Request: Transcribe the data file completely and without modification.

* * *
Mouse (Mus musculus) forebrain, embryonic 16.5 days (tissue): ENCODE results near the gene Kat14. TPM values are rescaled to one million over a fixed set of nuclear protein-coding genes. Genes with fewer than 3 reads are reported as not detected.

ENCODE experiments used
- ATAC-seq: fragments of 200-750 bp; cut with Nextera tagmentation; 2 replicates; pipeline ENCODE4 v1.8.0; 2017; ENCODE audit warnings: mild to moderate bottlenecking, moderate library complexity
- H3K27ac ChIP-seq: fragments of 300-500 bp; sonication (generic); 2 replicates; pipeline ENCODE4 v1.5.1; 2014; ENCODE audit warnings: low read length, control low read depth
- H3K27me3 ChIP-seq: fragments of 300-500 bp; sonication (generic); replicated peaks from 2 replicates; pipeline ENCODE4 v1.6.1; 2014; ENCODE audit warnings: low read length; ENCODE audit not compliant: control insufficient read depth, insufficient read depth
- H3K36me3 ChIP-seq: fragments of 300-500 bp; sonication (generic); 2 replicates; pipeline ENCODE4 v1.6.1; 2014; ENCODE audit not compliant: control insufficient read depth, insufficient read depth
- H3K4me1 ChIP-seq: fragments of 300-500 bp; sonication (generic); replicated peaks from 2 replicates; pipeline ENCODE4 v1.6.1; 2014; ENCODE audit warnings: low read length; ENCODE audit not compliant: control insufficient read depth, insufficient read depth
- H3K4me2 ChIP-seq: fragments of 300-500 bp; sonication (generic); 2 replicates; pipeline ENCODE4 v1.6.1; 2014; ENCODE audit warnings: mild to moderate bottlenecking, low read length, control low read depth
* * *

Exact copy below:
Mouse (Mus musculus) forebrain, embryonic 16.5 days (tissue): ENCODE results near the gene Kat14. TPM values are rescaled to one million over a fixed set of nuclear protein-coding genes. Genes with fewer than 3 reads are reported as not detected.

ENCODE experiments used
- ATAC-seq: fragments of 200-750 bp; cut with Nextera tagmentation; 2 replicates; pipeline ENCODE4 v1.8.0; 2017; ENCODE audit warnings: mild to moderate bottlenecking, moderate library complexity
- H3K27ac ChIP-seq: fragments of 300-500 bp; sonication (generic); 2 replicates; pipeline ENCODE4 v1.5.1; 2014; ENCODE audit warnings: low read length, control low read depth
- H3K27me3 ChIP-seq: fragments of 300-500 bp; sonication (generic); replicated peaks from 2 replicates; pipeline ENCODE4 v1.6.1; 2014; ENCODE audit warnings: low read length; ENCODE audit not compliant: control insufficient read depth, insufficient read depth
- H3K36me3 ChIP-seq: fragments of 300-500 bp; sonication (generic); 2 replicates; pipeline ENCODE4 v1.6.1; 2014; ENCODE audit not compliant: control insufficient read depth, insufficient read depth
- H3K4me1 ChIP-seq: fragments of 300-500 bp; sonication (generic); replicated peaks from 2 replicates; pipeline ENCODE4 v1.6.1; 2014; ENCODE audit warnings: low read length; ENCODE audit not compliant: control insufficient read depth, insufficient read depth
- H3K4me2 ChIP-seq: fragments of 300-500 bp; sonication (generic); 2 replicates; pipeline ENCODE4 v1.6.1; 2014; ENCODE audit warnings: mild to moderate bottlenecking, low read length, control low read depth